By Carl Engelking | July 21, 2015 1:03 pm
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Credit: University of Michigan

Sorry, Detroit, but there’s a new “Motor City” in Michigan.

On Monday, the University of Michigan announced the founding of Mcity, a 32-acre stretch of land on the Ann Arbor campus that no person will ever call home. Instead, driverless cars milling about Mcity’s urban and suburban environs will represent the “city’s” population. Mcity serves as the first urban environment specifically designed to test and perfect autonomous vehicle technologies before they are mass-marketed.

King of the Hill

More than 100 years ago, Henry Ford’s automobile assembly line helped Michigan firmly plant itself as the heart of the automotive industry. A century later, Silicon Valley has started to lead the way in terms of advancing automotive technology — Google’s self-driving vehicles are already cruising the streets of California, for example. For the “founders” of Mcity, the test facility is a bold move to reassert Michigan’s top-dog status in the future of automobile technology.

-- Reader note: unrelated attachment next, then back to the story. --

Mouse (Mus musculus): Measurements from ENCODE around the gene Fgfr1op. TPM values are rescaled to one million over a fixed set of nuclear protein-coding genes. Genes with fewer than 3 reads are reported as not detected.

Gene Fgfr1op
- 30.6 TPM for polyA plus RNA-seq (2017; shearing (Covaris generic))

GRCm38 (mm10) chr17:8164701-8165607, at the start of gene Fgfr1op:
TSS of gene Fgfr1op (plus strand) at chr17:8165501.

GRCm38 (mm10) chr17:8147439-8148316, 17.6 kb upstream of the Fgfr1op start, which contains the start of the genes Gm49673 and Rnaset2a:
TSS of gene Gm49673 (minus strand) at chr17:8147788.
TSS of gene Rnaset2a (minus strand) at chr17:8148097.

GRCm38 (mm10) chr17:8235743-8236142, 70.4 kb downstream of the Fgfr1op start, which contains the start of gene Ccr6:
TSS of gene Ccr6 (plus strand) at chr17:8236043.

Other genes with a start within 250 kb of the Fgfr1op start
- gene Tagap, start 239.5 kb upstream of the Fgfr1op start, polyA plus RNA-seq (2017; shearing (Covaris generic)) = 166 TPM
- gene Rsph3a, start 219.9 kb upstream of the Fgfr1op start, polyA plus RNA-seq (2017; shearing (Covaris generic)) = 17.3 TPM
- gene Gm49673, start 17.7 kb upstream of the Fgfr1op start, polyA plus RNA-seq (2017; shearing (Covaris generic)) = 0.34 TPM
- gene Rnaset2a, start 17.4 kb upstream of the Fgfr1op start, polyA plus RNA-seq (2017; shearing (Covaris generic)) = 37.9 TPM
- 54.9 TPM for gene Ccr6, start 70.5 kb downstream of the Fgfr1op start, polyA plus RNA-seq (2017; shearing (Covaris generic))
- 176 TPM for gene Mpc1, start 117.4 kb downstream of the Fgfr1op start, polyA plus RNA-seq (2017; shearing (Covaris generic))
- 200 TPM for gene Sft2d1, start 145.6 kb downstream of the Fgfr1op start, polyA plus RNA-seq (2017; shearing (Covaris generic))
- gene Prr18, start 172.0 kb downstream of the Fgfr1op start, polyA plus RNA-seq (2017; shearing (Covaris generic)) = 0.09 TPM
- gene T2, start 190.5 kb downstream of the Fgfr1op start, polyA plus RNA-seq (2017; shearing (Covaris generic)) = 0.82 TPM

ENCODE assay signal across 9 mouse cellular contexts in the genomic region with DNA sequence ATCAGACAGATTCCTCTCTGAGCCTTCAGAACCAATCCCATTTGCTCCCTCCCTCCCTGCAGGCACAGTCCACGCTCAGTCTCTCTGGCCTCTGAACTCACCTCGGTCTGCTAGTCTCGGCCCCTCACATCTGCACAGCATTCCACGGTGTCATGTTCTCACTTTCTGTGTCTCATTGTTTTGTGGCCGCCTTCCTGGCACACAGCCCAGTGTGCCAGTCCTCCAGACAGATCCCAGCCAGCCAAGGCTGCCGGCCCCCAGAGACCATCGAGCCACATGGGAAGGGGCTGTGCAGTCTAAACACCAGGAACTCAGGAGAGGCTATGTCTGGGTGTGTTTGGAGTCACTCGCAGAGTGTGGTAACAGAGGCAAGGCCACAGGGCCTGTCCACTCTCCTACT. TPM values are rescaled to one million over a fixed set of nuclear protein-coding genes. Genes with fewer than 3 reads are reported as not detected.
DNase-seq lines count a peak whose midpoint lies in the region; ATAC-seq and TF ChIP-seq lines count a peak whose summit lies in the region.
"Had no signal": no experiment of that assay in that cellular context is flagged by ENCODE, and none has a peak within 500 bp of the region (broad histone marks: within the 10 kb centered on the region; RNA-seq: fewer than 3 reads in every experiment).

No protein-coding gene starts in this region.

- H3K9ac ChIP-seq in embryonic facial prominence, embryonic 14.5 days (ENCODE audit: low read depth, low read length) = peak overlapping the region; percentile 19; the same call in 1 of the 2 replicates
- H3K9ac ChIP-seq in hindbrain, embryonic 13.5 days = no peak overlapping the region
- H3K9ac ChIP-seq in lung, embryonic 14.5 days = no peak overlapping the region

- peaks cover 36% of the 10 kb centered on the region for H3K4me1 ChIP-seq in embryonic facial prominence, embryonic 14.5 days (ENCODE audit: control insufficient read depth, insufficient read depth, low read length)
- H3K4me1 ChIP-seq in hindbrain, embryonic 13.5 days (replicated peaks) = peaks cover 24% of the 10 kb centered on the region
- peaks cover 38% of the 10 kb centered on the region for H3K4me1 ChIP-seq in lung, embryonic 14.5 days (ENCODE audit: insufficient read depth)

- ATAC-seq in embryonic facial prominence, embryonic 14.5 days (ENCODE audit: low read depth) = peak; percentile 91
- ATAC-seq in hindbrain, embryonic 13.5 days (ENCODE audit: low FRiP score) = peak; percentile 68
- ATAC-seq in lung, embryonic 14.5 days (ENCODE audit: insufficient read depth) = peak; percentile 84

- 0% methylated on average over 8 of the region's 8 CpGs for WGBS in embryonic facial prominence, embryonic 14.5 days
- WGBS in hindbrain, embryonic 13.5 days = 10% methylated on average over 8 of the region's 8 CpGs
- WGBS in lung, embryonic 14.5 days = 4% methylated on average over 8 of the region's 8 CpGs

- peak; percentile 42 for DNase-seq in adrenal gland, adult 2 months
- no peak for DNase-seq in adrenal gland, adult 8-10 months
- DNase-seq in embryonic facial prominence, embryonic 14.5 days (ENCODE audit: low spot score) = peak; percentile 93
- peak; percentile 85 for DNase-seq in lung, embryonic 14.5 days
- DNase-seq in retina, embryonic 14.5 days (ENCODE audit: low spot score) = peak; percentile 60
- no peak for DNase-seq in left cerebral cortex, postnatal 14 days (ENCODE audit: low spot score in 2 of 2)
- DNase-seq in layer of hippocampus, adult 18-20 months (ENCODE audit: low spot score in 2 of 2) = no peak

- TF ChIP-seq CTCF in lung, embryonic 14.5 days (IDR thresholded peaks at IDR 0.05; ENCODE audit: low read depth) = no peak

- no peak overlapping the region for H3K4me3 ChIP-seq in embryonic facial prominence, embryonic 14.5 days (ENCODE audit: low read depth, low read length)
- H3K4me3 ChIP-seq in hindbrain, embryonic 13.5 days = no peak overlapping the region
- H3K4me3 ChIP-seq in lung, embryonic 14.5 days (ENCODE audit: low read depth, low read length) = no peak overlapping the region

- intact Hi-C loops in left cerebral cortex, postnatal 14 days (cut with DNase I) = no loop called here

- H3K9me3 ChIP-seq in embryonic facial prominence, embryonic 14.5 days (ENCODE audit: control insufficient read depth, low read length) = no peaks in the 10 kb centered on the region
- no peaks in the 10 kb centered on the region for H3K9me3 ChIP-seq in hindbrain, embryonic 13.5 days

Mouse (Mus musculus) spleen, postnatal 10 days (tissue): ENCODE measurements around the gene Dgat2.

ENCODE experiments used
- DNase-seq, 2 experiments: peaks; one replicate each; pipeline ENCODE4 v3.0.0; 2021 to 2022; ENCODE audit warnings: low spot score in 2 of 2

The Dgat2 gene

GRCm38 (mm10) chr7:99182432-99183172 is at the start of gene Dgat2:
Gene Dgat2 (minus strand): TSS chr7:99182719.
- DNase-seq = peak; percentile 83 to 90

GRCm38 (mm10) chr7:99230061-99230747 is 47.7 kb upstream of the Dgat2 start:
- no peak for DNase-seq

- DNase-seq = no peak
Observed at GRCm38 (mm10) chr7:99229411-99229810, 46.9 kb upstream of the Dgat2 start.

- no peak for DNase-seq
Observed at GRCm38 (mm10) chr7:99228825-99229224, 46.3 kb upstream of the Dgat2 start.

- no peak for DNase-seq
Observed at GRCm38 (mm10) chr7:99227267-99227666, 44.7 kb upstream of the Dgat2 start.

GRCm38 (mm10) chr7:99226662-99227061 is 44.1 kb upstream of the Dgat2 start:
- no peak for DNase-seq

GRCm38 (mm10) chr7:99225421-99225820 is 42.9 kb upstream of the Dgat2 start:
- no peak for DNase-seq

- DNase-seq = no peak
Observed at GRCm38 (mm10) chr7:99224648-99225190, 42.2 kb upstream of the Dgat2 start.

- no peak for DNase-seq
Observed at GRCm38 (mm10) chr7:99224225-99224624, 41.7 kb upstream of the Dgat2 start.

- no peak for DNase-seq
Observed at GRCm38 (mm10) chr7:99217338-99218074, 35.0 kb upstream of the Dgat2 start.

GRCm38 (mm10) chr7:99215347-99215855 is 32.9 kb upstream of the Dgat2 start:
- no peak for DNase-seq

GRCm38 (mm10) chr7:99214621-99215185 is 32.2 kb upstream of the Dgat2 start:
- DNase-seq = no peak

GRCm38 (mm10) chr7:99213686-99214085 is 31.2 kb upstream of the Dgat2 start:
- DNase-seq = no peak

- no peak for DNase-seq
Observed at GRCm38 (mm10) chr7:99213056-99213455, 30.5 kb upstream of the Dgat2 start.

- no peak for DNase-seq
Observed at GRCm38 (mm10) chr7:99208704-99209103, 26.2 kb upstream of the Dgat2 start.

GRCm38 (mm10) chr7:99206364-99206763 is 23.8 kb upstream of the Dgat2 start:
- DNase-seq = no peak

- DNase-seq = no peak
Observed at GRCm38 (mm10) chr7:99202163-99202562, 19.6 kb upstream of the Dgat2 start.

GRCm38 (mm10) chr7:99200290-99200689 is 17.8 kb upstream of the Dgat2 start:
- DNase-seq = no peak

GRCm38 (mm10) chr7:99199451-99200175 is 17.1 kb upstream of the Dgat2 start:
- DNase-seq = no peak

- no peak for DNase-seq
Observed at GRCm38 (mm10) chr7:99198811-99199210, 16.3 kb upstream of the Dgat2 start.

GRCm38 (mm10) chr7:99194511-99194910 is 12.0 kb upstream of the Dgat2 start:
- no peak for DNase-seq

“We’re not going to let Silicon Valley take this technology away. This is the center of the universe for automotive technology,” U.S. Sen. Gary Peters, D-Mich., said during Mcity’s grand opening Monday.

By all appearances, Mcity is a real city complete with traffic lights, roundabouts, construction obstacles, sidewalks, streetlights and even a quaint downtown district. With a plethora of real-world props, researchers and engineers can design myriad traffic scenarios to test self-driving vehicles’ skills. Researchers can even deploy mechanized pedestrians to see how autonomous vehicles react.